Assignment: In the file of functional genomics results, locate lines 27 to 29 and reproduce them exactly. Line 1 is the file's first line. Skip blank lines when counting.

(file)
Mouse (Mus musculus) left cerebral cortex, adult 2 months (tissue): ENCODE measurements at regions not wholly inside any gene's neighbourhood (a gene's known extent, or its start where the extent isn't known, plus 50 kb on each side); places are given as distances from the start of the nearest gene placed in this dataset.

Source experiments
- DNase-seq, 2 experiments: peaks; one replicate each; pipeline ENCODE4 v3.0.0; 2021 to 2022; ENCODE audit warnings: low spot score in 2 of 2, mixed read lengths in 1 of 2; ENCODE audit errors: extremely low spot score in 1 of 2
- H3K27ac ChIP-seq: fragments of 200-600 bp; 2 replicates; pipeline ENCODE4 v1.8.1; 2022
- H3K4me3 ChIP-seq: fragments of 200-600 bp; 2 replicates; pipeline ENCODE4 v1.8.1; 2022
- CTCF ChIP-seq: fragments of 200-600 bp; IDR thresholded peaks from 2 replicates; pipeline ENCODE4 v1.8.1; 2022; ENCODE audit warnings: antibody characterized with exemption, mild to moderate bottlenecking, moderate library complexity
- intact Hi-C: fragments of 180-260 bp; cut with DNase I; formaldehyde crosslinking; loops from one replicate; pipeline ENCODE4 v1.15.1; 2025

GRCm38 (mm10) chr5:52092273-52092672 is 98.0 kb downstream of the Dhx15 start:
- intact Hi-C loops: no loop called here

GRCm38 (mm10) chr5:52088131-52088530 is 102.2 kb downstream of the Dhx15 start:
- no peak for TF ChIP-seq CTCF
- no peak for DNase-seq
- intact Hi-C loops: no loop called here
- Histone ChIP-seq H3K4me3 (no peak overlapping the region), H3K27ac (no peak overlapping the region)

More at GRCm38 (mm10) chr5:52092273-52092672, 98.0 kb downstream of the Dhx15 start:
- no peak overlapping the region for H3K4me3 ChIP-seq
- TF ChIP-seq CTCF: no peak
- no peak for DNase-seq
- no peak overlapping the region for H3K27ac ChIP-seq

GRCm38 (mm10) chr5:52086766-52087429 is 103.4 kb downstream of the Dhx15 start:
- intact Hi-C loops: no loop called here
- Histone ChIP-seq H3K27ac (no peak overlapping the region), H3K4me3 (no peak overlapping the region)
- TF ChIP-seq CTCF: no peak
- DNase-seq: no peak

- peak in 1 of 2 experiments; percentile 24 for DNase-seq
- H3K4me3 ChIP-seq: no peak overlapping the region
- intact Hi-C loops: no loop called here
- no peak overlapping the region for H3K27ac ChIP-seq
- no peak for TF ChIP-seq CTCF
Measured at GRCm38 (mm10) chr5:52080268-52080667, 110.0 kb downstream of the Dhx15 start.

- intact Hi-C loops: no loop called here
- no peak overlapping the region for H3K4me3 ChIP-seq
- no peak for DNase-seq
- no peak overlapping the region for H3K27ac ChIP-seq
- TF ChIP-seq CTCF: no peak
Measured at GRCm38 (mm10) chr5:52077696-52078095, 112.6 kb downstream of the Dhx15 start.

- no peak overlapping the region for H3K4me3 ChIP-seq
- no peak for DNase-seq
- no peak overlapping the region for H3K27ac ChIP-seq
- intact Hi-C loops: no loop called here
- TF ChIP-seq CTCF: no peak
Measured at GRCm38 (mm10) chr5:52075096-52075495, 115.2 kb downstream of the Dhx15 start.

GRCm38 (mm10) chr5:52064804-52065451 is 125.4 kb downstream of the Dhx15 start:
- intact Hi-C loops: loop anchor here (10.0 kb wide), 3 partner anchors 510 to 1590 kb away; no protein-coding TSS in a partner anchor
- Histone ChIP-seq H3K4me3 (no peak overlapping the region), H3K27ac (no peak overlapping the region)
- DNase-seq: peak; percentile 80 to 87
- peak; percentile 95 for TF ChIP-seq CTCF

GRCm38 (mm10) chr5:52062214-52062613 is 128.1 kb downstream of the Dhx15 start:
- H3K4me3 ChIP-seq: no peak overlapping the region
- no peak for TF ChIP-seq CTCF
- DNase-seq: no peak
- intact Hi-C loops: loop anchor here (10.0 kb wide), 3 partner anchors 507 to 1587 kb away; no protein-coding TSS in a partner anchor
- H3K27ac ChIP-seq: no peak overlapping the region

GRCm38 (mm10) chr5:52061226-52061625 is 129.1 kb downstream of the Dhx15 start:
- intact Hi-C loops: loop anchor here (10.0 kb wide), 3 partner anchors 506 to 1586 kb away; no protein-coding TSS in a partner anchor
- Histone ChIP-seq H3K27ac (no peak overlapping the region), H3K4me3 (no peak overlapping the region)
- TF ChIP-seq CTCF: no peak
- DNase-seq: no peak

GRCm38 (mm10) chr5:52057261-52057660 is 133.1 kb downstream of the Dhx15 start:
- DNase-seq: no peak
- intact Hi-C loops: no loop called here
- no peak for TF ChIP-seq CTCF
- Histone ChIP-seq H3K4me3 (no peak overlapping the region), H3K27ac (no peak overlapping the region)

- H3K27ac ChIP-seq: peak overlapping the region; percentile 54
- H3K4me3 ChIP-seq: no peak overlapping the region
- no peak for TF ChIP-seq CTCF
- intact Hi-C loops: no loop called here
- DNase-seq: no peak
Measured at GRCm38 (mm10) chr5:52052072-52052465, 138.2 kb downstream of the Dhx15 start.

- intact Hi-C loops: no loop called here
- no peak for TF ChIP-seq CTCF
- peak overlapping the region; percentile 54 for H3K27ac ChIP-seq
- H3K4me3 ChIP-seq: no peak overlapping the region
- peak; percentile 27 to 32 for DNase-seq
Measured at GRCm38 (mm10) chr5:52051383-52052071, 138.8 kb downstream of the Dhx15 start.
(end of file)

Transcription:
- intact Hi-C loops: no loop called here
- no peak overlapping the region for H3K27ac ChIP-seq
- no peak for TF ChIP-seq CTCF